8. General Electric
9. JPMorgan Investment Bank
10 Abbott Laboratories
Now take a look at a similar list compiled by Hispanic Business Magazine measuring an organizations commitment to Hispanics in the workplace. This list is based on an in-depth analysis of 30 critical statistics, examining how companies reach Hispanics in recruitment, promotion, retention, procurement, community support, and consumer marketing. Quite a different list.
2. Bank of America
3. SBC Communications
4. Washington Mutual
7. Wells Fargo
8. Darden Restaurants
According to the National Association of Colleges and Employers (NACE) salary survey, recent college graduates saw fewer job offers and also took salary hits. Those who graduated with bachelor’s degrees in 2009 received a $48,633 average starting salary offer, down 1.2% from last year, according to a survey of college and university career services offices. This contrasts 2008 when the average starting salary was 7.6% higher than those offered to the class of 2007. Engineering and computer science graduates still fared the best in 2009 and saw increases in their average starting salaries. Average offers fell among business and liberal arts graduates.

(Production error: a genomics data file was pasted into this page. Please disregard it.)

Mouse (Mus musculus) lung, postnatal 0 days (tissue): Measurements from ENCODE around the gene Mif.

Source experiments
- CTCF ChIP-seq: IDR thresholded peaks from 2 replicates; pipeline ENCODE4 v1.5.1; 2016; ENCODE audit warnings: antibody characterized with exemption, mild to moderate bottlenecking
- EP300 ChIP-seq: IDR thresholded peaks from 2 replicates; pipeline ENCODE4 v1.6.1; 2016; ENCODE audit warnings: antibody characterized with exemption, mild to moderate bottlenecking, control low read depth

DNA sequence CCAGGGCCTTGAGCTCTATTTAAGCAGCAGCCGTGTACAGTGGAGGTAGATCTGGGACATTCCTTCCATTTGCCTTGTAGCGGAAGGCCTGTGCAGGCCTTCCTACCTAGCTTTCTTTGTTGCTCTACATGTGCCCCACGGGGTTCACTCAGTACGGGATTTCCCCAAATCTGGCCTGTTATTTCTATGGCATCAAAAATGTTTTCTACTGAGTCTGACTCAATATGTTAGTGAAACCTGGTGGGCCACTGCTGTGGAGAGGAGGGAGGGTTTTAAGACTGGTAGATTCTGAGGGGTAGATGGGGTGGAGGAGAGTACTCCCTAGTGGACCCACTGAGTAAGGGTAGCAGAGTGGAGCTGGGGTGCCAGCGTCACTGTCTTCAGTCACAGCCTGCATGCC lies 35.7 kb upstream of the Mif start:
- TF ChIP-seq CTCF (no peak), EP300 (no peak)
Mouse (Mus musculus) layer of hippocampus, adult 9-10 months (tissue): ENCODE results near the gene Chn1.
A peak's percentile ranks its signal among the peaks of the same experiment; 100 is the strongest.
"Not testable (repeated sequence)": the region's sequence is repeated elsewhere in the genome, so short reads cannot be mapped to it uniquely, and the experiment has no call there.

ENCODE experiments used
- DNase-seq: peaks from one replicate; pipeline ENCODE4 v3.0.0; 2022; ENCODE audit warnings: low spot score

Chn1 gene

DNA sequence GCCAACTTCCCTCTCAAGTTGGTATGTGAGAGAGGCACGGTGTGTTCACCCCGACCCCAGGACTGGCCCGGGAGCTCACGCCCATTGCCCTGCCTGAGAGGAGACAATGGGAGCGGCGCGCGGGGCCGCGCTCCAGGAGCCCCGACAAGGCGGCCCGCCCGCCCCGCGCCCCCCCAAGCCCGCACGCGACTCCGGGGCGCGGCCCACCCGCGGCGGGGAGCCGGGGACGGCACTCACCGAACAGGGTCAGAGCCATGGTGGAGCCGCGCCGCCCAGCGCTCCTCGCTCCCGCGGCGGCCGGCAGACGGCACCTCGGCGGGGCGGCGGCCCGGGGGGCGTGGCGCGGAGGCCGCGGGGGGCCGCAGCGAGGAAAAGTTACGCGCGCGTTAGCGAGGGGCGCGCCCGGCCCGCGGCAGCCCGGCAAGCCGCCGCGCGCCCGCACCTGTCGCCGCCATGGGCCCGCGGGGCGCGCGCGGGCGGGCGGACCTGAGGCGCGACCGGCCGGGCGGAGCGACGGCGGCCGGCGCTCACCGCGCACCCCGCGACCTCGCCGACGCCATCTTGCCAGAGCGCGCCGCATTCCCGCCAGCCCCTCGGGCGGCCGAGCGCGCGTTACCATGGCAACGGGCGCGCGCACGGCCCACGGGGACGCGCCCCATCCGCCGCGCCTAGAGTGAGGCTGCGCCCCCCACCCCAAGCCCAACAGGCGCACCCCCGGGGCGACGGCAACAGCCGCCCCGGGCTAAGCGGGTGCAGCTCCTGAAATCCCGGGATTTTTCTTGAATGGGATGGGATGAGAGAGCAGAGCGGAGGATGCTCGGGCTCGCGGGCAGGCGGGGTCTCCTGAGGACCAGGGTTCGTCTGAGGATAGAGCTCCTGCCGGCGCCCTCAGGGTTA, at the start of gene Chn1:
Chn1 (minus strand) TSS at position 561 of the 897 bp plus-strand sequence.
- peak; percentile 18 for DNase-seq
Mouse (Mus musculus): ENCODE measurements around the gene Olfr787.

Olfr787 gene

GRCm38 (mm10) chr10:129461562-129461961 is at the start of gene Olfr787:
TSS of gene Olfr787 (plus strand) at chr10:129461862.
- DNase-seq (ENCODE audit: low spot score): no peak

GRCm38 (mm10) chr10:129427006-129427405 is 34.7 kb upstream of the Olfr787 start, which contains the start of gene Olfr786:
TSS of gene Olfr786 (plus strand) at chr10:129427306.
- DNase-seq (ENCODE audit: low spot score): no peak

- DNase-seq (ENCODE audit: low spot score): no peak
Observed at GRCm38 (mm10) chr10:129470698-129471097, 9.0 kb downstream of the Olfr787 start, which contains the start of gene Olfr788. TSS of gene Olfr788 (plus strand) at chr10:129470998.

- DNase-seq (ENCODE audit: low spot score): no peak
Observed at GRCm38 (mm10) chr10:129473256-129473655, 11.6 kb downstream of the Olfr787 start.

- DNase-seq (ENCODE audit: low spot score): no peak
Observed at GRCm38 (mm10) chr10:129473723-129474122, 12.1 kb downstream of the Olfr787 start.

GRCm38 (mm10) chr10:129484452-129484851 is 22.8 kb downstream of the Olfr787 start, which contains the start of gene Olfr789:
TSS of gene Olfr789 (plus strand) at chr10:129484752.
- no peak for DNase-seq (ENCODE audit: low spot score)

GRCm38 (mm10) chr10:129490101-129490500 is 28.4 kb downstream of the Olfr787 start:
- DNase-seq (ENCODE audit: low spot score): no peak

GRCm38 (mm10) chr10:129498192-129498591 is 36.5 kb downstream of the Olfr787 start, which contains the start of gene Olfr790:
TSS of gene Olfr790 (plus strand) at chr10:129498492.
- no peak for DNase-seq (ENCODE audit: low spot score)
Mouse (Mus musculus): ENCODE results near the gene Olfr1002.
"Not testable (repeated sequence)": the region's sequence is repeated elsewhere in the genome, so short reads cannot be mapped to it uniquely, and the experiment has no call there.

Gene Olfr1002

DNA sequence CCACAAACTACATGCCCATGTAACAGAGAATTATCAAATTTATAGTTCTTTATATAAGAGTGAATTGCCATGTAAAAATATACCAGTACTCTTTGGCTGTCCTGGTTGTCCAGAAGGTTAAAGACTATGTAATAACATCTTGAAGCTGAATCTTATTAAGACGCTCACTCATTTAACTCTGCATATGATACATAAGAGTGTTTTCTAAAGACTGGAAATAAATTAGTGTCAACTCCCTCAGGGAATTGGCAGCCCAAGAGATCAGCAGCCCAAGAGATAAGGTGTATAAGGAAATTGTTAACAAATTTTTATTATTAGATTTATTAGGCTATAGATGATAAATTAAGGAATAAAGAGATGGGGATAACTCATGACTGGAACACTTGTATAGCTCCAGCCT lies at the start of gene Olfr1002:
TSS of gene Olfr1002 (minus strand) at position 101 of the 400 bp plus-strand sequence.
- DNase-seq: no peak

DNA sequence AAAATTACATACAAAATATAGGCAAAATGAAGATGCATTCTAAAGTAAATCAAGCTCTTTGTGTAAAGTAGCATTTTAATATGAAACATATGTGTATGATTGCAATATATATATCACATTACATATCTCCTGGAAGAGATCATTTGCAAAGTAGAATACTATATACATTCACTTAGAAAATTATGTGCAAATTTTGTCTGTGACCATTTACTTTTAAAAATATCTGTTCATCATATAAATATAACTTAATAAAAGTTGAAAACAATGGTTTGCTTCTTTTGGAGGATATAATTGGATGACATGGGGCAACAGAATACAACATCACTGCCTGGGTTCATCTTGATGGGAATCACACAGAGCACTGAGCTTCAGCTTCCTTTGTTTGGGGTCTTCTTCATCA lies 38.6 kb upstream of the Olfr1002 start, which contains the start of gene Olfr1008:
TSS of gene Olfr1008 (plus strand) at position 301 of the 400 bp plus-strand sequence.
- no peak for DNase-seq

College classes for $99 a month? The Washington Monthly has an intriguing profile on Burck Smith, an Internet entrepreneur who is attempting to change the DNA of higher education. Rather than students being tethered to ivy-covered quads or an anonymous commuter campus, Smith envisions a world where they can seamlessly assemble credits and degrees from multiple online providers, each specializing in certain subjects and—most importantly—fiercely competing on price. An interesting perspective which is reminiscent of how online education changed the way students obtain a college education.
Leveraging functionalities in tough economic times is not limited to Corporate America. Columbia College provides an example of how colleges and universities are restructuring some of their career center, job search, and career counseling functions. Having worked in this type of setup for a few years, I’m not sure how successful it will be in the long run.
Finally, since college graduates are having some challenges finding traditional careers after graduation, here are some alternative career ideas for college graduates.